Why do your taxes on the Web? Portability is one good reason: You can work on your return anywhere there's Web access. And unlike with shrink-wrapped software, which you must take care to update, you never need to download patches or state files for Web services. The vendors install these information on the server, so you always have the most up-to-date software. An added bit of good news: Prices generally include free e-filing.
But don't wait until April 16 to start your Web return. The servers will be awfully busy this year. (April 15 is on a Saturday, so the IRS has kindly given us two extra days to file this year.)
Web-based tax preparation has really grown up (and consolidated a bit, with H&R Block's acquisition of last year's newcomer, TaxNet).
Each of the sites from the five major services I looked at--CCH's CompleteTax, H&R Block's TaxCut, Intuit's TurboTax, Petz Enterprises' TaxBrain, and 2nd Story Software's TaxAct--has improved its user interface and interview process over last year's version.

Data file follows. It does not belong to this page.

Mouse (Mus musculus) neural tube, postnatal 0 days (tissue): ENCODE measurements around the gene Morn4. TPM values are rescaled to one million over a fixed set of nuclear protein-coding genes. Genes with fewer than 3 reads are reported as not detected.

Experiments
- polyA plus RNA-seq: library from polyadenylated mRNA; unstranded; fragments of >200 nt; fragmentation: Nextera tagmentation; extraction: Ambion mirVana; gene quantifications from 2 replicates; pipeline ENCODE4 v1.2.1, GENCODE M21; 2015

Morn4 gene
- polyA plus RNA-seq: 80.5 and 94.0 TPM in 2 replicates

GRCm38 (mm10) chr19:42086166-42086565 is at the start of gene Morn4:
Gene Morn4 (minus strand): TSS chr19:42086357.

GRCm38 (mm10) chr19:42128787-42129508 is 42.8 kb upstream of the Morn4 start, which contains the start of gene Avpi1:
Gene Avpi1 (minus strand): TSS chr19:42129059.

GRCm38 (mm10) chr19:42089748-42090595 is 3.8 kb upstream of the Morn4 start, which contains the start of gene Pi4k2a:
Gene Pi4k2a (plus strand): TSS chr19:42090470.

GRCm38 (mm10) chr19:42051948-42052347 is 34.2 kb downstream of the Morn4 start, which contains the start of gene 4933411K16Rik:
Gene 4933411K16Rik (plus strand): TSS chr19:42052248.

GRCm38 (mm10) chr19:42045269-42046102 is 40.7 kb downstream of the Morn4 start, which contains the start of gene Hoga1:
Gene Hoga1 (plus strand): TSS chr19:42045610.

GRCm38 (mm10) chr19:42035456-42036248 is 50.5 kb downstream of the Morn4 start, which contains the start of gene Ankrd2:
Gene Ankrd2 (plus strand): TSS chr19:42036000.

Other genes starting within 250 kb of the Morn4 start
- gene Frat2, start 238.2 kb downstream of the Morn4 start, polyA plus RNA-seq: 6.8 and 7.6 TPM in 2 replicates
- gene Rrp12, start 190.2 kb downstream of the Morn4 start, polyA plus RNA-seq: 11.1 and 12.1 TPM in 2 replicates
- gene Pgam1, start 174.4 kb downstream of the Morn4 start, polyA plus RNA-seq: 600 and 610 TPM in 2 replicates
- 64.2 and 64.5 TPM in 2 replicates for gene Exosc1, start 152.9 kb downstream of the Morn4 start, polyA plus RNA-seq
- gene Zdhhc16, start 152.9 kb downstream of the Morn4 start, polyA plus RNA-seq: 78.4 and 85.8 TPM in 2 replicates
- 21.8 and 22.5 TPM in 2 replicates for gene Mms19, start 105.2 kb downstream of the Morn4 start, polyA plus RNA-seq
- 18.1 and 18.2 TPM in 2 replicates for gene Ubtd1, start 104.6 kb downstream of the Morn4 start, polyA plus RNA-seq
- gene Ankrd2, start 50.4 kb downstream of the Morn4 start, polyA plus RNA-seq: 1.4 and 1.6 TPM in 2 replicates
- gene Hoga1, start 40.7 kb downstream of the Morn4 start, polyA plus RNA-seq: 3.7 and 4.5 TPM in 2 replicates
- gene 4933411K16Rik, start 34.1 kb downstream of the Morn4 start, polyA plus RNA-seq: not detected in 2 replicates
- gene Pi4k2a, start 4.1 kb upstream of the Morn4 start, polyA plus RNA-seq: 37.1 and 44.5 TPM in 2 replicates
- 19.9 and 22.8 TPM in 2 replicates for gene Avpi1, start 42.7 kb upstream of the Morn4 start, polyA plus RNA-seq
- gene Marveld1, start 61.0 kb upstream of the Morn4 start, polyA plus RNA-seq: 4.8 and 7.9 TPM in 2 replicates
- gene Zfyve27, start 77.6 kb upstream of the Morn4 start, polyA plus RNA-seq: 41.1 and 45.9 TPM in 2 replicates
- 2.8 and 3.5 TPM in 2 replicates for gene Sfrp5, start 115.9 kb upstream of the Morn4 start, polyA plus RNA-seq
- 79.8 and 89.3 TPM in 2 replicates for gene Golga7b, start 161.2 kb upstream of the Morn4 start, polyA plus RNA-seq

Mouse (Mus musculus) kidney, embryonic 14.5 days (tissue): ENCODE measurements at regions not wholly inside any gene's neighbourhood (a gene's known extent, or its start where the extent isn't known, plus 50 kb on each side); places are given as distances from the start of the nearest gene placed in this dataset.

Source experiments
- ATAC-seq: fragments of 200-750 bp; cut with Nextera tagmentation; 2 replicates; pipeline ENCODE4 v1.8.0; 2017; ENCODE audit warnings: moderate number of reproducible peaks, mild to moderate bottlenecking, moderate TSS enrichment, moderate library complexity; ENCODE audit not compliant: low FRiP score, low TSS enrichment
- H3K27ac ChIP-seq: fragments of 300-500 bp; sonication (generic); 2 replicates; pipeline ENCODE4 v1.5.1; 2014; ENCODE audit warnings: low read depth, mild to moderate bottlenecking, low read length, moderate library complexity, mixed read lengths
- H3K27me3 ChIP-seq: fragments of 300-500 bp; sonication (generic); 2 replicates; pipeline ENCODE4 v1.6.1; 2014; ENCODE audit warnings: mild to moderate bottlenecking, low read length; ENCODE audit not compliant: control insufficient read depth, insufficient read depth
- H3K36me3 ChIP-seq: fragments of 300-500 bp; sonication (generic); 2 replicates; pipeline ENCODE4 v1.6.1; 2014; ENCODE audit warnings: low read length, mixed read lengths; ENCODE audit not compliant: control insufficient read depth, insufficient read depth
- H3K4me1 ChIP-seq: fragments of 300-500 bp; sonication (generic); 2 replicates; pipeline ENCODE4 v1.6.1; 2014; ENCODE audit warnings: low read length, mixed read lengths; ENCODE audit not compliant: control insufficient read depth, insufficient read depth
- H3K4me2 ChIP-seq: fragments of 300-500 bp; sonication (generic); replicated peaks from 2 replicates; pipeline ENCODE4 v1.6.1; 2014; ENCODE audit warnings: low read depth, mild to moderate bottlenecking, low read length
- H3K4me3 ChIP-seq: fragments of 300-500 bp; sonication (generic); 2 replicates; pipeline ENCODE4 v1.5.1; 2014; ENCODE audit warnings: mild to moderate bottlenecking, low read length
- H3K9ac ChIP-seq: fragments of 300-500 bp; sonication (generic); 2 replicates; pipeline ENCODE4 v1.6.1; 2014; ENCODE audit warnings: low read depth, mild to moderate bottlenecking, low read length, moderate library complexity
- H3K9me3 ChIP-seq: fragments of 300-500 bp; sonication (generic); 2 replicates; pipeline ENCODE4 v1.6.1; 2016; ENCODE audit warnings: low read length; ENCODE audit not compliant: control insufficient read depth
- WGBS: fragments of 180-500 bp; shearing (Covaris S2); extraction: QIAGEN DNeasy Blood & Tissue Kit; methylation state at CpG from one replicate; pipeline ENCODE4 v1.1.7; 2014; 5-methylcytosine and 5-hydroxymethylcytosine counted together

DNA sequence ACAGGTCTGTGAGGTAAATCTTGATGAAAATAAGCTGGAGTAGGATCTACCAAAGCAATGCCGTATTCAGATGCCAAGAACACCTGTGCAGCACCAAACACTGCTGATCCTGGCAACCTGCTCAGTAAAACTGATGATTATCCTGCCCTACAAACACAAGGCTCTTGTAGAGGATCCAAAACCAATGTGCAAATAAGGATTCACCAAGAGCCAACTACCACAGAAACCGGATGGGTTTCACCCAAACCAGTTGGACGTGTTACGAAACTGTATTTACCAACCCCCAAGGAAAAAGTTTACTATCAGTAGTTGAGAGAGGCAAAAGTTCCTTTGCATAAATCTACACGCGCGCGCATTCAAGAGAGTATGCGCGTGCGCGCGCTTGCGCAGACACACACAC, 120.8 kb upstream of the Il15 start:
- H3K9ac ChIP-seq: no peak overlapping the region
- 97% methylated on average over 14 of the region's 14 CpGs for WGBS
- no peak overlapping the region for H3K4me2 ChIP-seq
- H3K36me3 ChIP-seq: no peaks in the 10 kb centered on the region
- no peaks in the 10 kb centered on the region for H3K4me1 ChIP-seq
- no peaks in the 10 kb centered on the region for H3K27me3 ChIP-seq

The interviews--a series of questions designed to solict the information necessary to fill out the tax form--are also noticeably different from each other. While wending your way through the tax maze is never much fun, choosing a site that fits your style can reduce the agony a bit.
Ranking the Services
Overall, TurboTax provides the best overall experience, with comprehensive tax help, a thorough and detailed interview, and superior navigation tools.
Those who don't feel comfortable with a structured interview might consider CompleteTax. It has some flaws, but its interview is considerably more flexible than those of the other four products, thanks to fine navigation design.
If, on the other hand, you're ultra-organized and are willing to work your way through all your IRS forms, TaxBrain is the Web site for you. However, I had some problems with this site and its pricing (see review below).
TaxAct remains the low-price leader, with free basic federal returns and e-filing for those with uncomplicated tax situations who don't need a lot of advice (but might not qualify for any of this year's offers in the IRS-backed Free File program).
I'm less enthusiastic about Web version of TaxCut, however: It's not nearly as good as the shrink-wrapped software.